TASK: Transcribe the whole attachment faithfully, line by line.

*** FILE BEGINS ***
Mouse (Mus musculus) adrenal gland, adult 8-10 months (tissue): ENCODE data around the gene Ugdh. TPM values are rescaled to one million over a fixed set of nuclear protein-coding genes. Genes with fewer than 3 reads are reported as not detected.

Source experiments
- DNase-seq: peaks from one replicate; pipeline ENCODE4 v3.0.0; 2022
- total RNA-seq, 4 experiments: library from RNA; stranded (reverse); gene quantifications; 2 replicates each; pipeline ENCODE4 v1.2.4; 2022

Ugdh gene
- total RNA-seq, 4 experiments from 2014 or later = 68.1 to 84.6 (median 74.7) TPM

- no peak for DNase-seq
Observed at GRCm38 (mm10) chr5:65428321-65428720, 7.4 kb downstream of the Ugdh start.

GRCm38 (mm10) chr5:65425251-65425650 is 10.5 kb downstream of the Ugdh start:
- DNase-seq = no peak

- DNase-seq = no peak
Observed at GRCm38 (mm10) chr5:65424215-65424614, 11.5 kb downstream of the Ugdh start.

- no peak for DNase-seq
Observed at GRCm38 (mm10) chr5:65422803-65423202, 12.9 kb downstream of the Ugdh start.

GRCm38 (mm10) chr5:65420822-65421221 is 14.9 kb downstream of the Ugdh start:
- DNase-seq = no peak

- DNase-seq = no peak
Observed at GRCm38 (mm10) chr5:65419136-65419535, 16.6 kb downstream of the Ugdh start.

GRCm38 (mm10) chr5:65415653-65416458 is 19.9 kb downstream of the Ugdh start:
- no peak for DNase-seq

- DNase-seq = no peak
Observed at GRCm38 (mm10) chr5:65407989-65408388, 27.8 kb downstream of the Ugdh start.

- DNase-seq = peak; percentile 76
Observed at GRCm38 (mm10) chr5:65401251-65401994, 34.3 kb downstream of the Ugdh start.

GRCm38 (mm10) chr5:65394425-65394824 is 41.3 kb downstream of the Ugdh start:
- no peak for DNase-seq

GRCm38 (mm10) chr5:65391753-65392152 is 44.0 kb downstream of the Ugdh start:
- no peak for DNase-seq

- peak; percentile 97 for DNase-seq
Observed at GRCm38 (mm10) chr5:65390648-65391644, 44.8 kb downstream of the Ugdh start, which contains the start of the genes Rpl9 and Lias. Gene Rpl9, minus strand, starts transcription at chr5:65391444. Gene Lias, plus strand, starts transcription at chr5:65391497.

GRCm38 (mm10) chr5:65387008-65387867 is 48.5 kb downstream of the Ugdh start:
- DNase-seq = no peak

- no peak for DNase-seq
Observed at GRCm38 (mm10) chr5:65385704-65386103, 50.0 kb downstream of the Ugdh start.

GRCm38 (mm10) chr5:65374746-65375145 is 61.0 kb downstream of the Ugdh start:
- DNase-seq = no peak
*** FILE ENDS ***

Mouse (Mus musculus) adrenal gland, adult 8-10 months (tissue): ENCODE data around the gene Ugdh. TPM values are rescaled to one million over a fixed set of nuclear protein-coding genes. Genes with fewer than 3 reads are reported as not detected.

Source experiments
- DNase-seq: peaks from one replicate; pipeline ENCODE4 v3.0.0; 2022
- total RNA-seq, 4 experiments: library from RNA; stranded (reverse); gene quantifications; 2 replicates each; pipeline ENCODE4 v1.2.4; 2022

Ugdh gene
- total RNA-seq, 4 experiments from 2014 or later = 68.1 to 84.6 (median 74.7) TPM

- no peak for DNase-seq
Observed at GRCm38 (mm10) chr5:65428321-65428720, 7.4 kb downstream of the Ugdh start.

GRCm38 (mm10) chr5:65425251-65425650 is 10.5 kb downstream of the Ugdh start:
- DNase-seq = no peak

- DNase-seq = no peak
Observed at GRCm38 (mm10) chr5:65424215-65424614, 11.5 kb downstream of the Ugdh start.

- no peak for DNase-seq
Observed at GRCm38 (mm10) chr5:65422803-65423202, 12.9 kb downstream of the Ugdh start.

GRCm38 (mm10) chr5:65420822-65421221 is 14.9 kb downstream of the Ugdh start:
- DNase-seq = no peak

- DNase-seq = no peak
Observed at GRCm38 (mm10) chr5:65419136-65419535, 16.6 kb downstream of the Ugdh start.

GRCm38 (mm10) chr5:65415653-65416458 is 19.9 kb downstream of the Ugdh start:
- no peak for DNase-seq

- DNase-seq = no peak
Observed at GRCm38 (mm10) chr5:65407989-65408388, 27.8 kb downstream of the Ugdh start.

- DNase-seq = peak; percentile 76
Observed at GRCm38 (mm10) chr5:65401251-65401994, 34.3 kb downstream of the Ugdh start.

GRCm38 (mm10) chr5:65394425-65394824 is 41.3 kb downstream of the Ugdh start:
- no peak for DNase-seq

GRCm38 (mm10) chr5:65391753-65392152 is 44.0 kb downstream of the Ugdh start:
- no peak for DNase-seq

- peak; percentile 97 for DNase-seq
Observed at GRCm38 (mm10) chr5:65390648-65391644, 44.8 kb downstream of the Ugdh start, which contains the start of the genes Rpl9 and Lias. Gene Rpl9, minus strand, starts transcription at chr5:65391444. Gene Lias, plus strand, starts transcription at chr5:65391497.

GRCm38 (mm10) chr5:65387008-65387867 is 48.5 kb downstream of the Ugdh start:
- DNase-seq = no peak

- no peak for DNase-seq
Observed at GRCm38 (mm10) chr5:65385704-65386103, 50.0 kb downstream of the Ugdh start.

GRCm38 (mm10) chr5:65374746-65375145 is 61.0 kb downstream of the Ugdh start:
- DNase-seq = no peak